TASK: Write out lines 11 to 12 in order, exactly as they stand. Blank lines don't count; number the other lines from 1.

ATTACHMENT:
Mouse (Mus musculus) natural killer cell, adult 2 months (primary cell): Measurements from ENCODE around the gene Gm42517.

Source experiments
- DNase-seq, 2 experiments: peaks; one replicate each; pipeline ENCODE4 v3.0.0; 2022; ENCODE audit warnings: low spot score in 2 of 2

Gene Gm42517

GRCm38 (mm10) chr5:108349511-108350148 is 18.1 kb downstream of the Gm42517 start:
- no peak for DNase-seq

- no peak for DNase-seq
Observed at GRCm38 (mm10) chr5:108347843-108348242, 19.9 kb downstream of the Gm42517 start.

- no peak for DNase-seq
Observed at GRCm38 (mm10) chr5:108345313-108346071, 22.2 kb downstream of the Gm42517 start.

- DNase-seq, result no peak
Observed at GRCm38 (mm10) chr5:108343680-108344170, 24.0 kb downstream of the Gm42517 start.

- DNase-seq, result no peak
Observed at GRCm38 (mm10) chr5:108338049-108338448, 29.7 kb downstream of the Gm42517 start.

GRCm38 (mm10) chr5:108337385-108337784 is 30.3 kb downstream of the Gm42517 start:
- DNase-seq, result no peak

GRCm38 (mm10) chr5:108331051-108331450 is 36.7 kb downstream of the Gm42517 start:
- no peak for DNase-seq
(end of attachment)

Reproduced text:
- DNase-seq, result no peak
Observed at GRCm38 (mm10) chr5:108343680-108344170, 24.0 kb downstream of the Gm42517 start.